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My Lords—and Ladies—first I thank the noble Baroness, Lady Shields, for bringing this really important debate to mark International Women’s Day. We have had, as usual, a great debate over a wide range of subjects relating to women and girls from all around the world, and I thank all noble Baronesses, and all noble Lords, for their contributions.
The global theme for International Women’s Day is “Be Bold for Change”, as many of us today have mentioned. It is about encouraging ground-breaking action to drive the greatest change for women. The United Nations theme for International Women’s Day is “Women in the Changing World of Work: Planet 50-50 by 2030”. It aims at addressing women’s economic empowerment in the context of globalisation and the ongoing technological revolution.
One of the key challenges for women is their low representation in leadership positions. The World Economic Forum produces an annual gender gap index, which ranks countries by the extent to which women and men have equal opportunities. It includes economic participation and opportunity, educational attainment, health and survival, and political empowerment. On this index, the UK is number 20; last year, we were number 18. On the IPU ranking, based on the percentage of women in the lower, elected House of Parliament, the UK is placed 47th; Rwanda is ranked first, with 61.3% women. Can the Minister explain why the UK has dropped down to 20th place? What measures would she suggest to improve our ranking? How we can move further up the IPU rankings?
Where there is good representation of women in elected legislatures, it is usually because special measures have been put in place, such as happened in the devolved institutions. In Wales, in the first elections in 1999, the Labour Party had special measures which meant that a good number of women were elected to good seats, and that has continued. We now have 41.7% of Members of the Welsh Assembly being women. In Scotland, 34.9% of the Members are women.
It is 99 years since women were first allowed to become Members of Parliament. In that time, only 456 women have been elected as MPs, compared with 4,738 men. That makes 8.8% women and 91.2% men. In the House of Commons today, there are 195 women, which is 30%, and 454 men, which is 70%. We are improving, but it is all very slow.
The Commons Women and Equalities Committee report published on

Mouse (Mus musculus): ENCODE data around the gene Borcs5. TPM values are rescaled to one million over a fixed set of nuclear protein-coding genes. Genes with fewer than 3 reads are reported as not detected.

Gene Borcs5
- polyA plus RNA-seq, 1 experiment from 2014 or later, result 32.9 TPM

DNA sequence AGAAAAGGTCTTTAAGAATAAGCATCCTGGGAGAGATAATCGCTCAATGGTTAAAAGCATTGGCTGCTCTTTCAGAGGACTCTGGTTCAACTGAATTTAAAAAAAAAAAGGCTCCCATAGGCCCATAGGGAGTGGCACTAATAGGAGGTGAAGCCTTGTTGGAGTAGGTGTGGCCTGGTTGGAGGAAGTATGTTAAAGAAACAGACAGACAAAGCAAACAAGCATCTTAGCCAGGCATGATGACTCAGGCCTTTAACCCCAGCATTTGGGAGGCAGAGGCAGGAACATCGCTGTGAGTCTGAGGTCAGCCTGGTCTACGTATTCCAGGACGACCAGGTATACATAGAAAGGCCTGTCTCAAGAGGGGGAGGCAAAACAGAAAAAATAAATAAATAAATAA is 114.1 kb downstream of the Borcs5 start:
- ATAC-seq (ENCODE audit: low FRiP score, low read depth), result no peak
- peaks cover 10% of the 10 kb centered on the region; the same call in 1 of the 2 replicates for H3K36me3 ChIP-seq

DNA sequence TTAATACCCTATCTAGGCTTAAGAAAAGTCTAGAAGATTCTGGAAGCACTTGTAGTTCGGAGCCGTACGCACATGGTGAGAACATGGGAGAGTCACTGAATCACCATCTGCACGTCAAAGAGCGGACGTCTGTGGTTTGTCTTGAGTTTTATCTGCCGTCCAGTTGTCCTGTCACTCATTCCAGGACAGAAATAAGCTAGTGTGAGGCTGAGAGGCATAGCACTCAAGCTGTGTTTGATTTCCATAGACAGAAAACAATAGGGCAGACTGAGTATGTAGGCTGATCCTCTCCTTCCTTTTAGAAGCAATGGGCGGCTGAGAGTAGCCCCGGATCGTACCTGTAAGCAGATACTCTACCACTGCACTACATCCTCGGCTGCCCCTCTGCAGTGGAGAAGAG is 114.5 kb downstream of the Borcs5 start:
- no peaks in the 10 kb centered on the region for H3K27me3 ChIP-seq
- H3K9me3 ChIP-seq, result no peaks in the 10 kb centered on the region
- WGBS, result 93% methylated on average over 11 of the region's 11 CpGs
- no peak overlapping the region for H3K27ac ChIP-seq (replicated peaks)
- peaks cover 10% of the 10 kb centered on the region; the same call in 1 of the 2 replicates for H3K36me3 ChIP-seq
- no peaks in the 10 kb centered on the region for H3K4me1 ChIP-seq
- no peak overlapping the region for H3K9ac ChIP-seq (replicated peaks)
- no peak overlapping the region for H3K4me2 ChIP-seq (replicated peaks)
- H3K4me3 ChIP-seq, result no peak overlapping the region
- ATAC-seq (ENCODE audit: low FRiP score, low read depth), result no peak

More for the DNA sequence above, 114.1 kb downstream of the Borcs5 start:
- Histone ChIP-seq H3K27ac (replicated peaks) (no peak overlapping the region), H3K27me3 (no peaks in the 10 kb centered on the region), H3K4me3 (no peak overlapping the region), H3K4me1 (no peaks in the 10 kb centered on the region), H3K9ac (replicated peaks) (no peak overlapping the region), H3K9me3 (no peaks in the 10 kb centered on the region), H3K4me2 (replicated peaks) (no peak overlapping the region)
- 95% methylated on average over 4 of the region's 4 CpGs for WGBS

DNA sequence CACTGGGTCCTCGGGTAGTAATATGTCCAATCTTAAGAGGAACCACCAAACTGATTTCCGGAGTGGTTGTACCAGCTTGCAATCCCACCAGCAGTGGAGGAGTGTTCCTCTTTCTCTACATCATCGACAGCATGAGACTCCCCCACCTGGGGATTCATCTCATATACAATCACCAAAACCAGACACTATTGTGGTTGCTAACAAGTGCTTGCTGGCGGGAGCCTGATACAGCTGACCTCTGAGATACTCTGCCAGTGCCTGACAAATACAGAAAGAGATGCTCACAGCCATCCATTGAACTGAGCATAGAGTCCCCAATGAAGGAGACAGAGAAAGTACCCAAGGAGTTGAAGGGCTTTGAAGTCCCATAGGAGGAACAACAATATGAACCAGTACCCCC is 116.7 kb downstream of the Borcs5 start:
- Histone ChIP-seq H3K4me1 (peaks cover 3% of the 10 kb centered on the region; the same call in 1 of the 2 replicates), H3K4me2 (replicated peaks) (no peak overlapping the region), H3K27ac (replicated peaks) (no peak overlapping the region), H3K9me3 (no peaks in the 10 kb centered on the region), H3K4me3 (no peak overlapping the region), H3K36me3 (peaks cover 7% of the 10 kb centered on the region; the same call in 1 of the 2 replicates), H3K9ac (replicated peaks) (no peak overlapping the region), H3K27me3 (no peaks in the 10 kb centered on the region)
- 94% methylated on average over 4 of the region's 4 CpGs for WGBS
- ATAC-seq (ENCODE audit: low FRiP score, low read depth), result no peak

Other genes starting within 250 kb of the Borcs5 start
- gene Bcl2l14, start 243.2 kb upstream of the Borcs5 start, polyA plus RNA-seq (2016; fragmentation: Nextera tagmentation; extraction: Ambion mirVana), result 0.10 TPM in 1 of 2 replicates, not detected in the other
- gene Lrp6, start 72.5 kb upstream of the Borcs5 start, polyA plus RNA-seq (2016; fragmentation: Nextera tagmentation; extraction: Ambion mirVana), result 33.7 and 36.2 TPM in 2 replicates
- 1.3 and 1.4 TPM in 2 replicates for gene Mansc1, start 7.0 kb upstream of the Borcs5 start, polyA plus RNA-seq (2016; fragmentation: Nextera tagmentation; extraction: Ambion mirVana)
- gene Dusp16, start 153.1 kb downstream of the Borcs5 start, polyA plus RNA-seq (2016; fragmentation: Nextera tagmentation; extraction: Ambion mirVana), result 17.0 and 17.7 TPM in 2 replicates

Next year, we will mark the centenary of the Representation of the People Act that gave women the right to become MPs. I am aware there are already plans in Parliament to mark the occasion. Does the Minister agree that, in the week of International Women’s Day next year, we should have more than just our annual debate? Will the Minister agree to have discussions with me and others to see whether we can agree on a good programme of events to mark this occasion in your Lordships’ House, without of course impinging on what is already being planned? I think we could have a great time next year, marking this great occasion. I have to say that 100 years is a long time to wait for women’s equality. We owe it to future generations of women to take positive action now.
Another thing I want to talk about is gender-based violence. The UN recognises this as direct discrimination against women, perpetrated against them because they are women. Domestic abuse, as a form of violence against women and girls, is internationally recognised as a serious violation of the human rights of women and girls. Eliminating all forms of violence against women and girls is essential for the realisation of fundamental rights, equality and non-discrimination. The British Crime Survey for England and Wales reported that there were over 100,000 prosecutions for domestic abuse in 2015-16, the highest level ever recorded. Where gender was recorded, 92.1% of defendants were male, and 7.9% of defendants were female.
Specialist support services for women, such as refuges, are a lifeline for women and girls escaping domestic violence, but women’s domestic violence services are in crisis. Women’s services have seen their funding shrink rapidly since 2010, and one-third of local authority funding to domestic and sexual violence services was already cut by 2012 and even more since. Can the Minister explain why funding is being cut from these vital services which do so much to help and support women and children at a time when they need it most?
I look forward to the Minister’s response, but before I sit down I would like to congratulate the noble Baroness, Lady Vere, on her recent marriage. I am sure that the whole House will join in giving her our best wishes. We wish her and her husband a happy and long life together.